Get innovative ideas by asking for what you need.
“They’re just not thinking about the things that make a difference. I keep getting ideas about how to arrange the office when we’ve got big issues to deal with–like how we keep our best customers. How do I get the innovative ideas I need?”
Maya is the CEO of a rapidly growing, midsize engineering firm. I was facilitating a leadership development program for a group of senior executives when she asked her question.
She continued, “I hear you about closing the loop and responding when people share their ideas, but that will take way too much time if we don’t get focused.”
This is a common question when we talk about innovation. How do you get the innovative ideas you need without bogging down the process with trivial, misguided, or ill-conceived ideas?
For example, one client we worked with received hundreds of ideas every week from their front-line people. It was a challenge to process that quantity of ideas. What made it even more difficult is that they had already implemented many of the ideas. Many more had nothing to do with their number one “100%-focus-for-the-next-12 months” strategic priority.
How do you keep yourself from drowning in suggestions, but also get the innovative ideas you need?
The Goal Isn’t Enough
In Maya’s firm, the #1 strategic priority was clear: improve customer retention.
That’s good–great ideas start with focus. If you haven’t already clarified the MIT (Most Important Thing), do that first.
Once everyone is clear about what matters most, the next step is to ask for what you want.
This step frustrates many leaders, but it’s essential if you want to get the innovative ideas you need.
When I asked Maya if she had specifically asked her people to focus on ideas that will improve customer retention she said, “I guess I haven’t, really. I assumed they’d get that. We haven’t talked about anything else but keeping customers for months now.”
What Does Success Look Like?
The most important information you can give your team is: What will a successful idea do?
Take the time to think through your success criteria. For instance, in Maya’s firm will a successful idea:
- Improve customer retention by 5% across the board?
- By 10% of the top 25% of customers?
- Break even in the first year? Second year?
- How much can we invest?
- Will it solve a specific problem (eg: Our number one customer complaint is time-to-resolution. We need ideas to solve that by reducing the number of problems on the front end or to fix them faster.)
When you ask for ideas, don’t stop with a generic “We need ideas to keep our customers.”
You’ll get generic ideas.
The secret is specifically to ask for what you need: “Over the next month I’d like to get your ideas on how we can stop these three problems from happening … and how we can streamline our response times and take care of our customers faster.”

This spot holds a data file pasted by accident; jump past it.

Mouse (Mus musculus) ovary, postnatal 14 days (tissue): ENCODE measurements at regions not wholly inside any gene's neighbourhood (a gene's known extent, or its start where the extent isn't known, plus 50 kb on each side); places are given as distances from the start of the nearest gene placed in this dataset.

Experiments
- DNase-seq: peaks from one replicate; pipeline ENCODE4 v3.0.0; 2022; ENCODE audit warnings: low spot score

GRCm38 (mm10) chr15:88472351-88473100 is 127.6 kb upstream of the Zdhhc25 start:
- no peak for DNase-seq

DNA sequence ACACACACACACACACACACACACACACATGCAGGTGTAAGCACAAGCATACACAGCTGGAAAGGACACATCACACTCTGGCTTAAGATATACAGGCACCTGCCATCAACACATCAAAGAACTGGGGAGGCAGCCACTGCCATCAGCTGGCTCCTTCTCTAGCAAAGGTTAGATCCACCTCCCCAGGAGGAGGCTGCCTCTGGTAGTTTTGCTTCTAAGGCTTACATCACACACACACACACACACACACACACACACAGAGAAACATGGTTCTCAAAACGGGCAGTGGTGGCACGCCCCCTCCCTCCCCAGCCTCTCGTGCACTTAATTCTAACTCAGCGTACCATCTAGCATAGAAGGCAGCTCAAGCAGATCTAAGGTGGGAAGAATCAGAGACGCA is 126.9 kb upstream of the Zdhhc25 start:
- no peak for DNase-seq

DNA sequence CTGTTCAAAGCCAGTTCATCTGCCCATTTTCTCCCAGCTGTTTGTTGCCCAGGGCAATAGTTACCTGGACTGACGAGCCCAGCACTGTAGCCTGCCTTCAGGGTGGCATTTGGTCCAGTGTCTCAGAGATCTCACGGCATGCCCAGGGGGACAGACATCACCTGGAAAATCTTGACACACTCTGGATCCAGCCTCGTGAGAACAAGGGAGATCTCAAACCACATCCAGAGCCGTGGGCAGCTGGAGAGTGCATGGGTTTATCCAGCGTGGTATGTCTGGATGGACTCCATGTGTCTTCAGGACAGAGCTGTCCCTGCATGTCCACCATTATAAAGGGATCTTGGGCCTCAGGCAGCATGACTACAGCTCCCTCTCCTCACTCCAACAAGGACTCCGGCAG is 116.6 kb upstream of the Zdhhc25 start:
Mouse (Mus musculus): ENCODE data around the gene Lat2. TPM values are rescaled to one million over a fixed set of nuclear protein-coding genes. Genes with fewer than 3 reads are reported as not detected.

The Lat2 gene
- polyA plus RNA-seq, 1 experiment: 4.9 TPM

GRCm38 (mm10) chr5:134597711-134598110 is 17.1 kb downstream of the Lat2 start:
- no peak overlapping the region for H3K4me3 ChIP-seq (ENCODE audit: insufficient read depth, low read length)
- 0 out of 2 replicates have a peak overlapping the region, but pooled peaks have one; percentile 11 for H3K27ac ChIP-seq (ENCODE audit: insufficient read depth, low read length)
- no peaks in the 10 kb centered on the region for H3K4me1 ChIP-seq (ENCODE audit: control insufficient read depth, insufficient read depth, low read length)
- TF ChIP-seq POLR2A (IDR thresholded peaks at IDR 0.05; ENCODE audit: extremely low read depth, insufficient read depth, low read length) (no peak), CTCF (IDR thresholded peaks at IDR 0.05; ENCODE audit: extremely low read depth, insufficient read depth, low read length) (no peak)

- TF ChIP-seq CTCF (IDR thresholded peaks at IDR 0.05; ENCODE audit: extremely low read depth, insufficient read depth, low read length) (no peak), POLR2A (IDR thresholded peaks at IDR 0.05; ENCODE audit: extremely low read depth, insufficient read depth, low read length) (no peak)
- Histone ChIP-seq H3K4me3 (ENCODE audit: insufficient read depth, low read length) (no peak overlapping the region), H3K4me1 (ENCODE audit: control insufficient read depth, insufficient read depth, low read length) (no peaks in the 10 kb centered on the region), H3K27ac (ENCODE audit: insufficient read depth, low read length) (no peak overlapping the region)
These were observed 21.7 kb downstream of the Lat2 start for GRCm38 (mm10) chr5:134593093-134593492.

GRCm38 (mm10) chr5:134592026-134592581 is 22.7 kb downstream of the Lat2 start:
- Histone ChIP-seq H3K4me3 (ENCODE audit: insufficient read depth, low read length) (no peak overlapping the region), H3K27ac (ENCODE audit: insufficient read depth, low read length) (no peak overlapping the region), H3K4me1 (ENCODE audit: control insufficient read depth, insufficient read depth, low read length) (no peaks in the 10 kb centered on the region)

Or you might say, “We’re looking for ideas that will improve customer retention by 10% or more and will recoup their cost within 12 months–although six is better.”
Use Success Criteria to Get Innovative Ideas
There are several benefits when you define your success criteria.
First, you’ll get more of what you need. Think about the challenge of blank-page creativity: if I give you a blank piece of paper and ask you to write a short story, you might struggle. However, if I ask you to write a story about a significant event from your childhood where you learned that a person wasn’t who you thought they were, you could probably get started immediately.
Giving people clarity helps focus their thinking and make it easier for them to produce the innovative ideas you need.
The next benefit is that you filter out many of the trivial, misguided, or ill-conceived ideas. Often, when someone hasn’t thought through their idea, it’s because the person didn’t have all the information they needed.
Finally, thinking through your success criteria makes it easier to evaluate and choose the ideas you will implement.
When It Doesn’t Work
Even when you share the success criteria, you will still have people who share off-topic thoughts or haven’t thought it through.
When this happens, your success criteria make it easy to redirect them and invite them to think more strategically.
For example, when you get an off-topic idea you can’t put time into you might say: “I appreciate you thinking about this. Right now, our number one priority is to improve customer retention by eliminating these problems and streamline our response times. I’d love to get your thoughts on that.”
Or, if you get an on-topic idea that makes little sense: “Thanks for thinking about customer retention with us–I’m curious how you see your idea improving retention by 10% and recouping its costs over the next 6-12 months?”
They may respond with insights you hadn’t seen–great! Or they may acknowledge that they hadn’t thought it through. Again, you can invite them to continue thinking. Eg: “I’d love to hear your thoughts on how we can improve by 10% while breaking even this year.”
If you have an idea machine in the habit of lobbing “idea grenades” onto your desk, this will help them filter their own thinking and channel their creativity.
When you clarify what successful ideas will do, you will get more of them. We’d love to hear from you: leave us a comment and share your best strategy to get the innovative ideas you need.